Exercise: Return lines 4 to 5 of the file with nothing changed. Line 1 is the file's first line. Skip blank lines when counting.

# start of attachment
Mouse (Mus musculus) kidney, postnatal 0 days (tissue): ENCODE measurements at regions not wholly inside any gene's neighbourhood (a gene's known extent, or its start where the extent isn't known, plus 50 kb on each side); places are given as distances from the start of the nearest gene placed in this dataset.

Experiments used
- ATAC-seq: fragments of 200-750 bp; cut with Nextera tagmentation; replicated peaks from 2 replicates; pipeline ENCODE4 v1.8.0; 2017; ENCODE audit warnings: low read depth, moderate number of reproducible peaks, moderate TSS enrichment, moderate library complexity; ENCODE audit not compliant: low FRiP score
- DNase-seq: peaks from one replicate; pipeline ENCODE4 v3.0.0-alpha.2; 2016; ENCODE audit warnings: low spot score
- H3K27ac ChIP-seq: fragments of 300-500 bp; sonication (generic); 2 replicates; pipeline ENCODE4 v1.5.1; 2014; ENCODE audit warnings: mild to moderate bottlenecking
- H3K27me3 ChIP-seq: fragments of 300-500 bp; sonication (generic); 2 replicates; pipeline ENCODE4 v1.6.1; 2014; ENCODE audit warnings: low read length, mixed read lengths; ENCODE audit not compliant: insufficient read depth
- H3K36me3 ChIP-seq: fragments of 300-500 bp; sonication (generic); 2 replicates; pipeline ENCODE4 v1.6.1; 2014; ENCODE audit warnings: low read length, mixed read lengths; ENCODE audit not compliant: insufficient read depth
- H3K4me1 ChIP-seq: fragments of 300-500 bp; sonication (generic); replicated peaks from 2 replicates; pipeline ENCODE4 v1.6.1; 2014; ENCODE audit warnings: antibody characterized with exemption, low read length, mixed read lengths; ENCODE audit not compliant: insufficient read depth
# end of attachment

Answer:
- DNase-seq: peaks from one replicate; pipeline ENCODE4 v3.0.0-alpha.2; 2016; ENCODE audit warnings: low spot score
- H3K27ac ChIP-seq: fragments of 300-500 bp; sonication (generic); 2 replicates; pipeline ENCODE4 v1.5.1; 2014; ENCODE audit warnings: mild to moderate bottlenecking